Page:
“It won’t be hard at all,” he said. “Our guys will be fine. Tomorrow will be hard. We’ll watch it [a replay of the game]. There will be a play — should have made this play, could have made this play. Throw it away here, make this tackle.
“We’ll coach it, we’ll talk [about it] and we’ll get up and come in on Monday, get a plan together and they’ll go to work. I have no doubt that we’ll back and play really hard next week. That’s who we are.”
Don Markus, reporter: The cynics might ask where was this offense for most of the season, especially against upper-echelon teams.
While some might wonder what took so long for interim coach Matt Canada to go to redshirt sophomore quarterback Tyrrell Pigrome — he started because redshirt freshman Kasim Hill suffered a torn ACL last week — the spectacular performance by redshirt freshman Anthony McFarland Jr. and freshman wide receivers Jeshaun Jones and Darryl Jones should make Maryland fans hopeful that all is not lost for next season and beyond.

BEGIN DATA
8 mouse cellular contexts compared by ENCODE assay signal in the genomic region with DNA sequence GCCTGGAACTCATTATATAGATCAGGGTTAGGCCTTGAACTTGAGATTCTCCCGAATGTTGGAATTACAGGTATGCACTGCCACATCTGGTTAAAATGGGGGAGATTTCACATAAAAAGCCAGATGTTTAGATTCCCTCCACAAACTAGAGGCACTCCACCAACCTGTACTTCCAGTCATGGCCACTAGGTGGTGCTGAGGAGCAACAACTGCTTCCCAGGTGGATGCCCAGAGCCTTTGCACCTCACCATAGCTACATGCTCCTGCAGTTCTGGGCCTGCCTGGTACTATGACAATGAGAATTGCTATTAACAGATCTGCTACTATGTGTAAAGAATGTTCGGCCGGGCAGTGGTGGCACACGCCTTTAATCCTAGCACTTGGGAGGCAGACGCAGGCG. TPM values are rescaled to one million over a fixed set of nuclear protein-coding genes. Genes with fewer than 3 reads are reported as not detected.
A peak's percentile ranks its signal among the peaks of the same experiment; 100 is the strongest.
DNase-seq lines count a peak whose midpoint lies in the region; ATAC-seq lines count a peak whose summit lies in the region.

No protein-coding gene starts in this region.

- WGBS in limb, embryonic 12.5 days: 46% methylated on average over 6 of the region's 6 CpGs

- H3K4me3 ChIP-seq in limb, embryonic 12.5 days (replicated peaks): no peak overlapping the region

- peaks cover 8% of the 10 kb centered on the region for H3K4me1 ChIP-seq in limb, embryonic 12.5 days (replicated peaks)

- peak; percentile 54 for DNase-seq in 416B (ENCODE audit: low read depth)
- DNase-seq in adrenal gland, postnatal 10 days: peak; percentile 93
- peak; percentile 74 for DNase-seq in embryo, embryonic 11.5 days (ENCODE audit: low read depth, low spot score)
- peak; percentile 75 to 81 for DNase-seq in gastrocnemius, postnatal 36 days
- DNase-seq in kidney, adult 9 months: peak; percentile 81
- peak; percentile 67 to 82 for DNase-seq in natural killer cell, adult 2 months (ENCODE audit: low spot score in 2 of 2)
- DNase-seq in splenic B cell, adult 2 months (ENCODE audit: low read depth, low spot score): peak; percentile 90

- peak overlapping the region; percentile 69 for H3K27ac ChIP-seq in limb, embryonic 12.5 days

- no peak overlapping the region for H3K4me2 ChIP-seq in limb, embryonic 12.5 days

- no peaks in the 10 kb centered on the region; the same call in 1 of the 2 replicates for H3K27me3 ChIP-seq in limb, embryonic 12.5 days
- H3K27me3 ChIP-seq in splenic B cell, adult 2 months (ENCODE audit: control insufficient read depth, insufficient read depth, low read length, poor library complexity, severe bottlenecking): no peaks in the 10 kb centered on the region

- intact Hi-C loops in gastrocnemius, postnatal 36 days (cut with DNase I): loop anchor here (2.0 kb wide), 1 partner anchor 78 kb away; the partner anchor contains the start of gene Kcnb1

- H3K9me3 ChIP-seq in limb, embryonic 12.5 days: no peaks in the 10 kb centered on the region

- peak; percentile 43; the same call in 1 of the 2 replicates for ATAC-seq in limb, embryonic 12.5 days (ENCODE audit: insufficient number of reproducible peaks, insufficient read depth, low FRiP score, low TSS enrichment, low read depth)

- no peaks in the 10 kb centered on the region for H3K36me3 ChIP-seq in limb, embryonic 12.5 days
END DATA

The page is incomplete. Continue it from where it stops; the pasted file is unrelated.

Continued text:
Peter Schmuck, columnist: Obviously, the oddsmakers knew something. They had the Ohio State Buckeyes as a surprisingly thin 14-point favorite, and they would have lost this game if Tyrrell Pigrome had been able to complete one last short pass in overtime.
The 2-point conversion attempt failed and the Terps missed a chance to pull a huge upset and become bowl-eligible. It was a heart-breaking loss after Maryland converted big play after big play throughout the afternoon, but it was a wildly exciting way to close out a tumultuous season in College Park.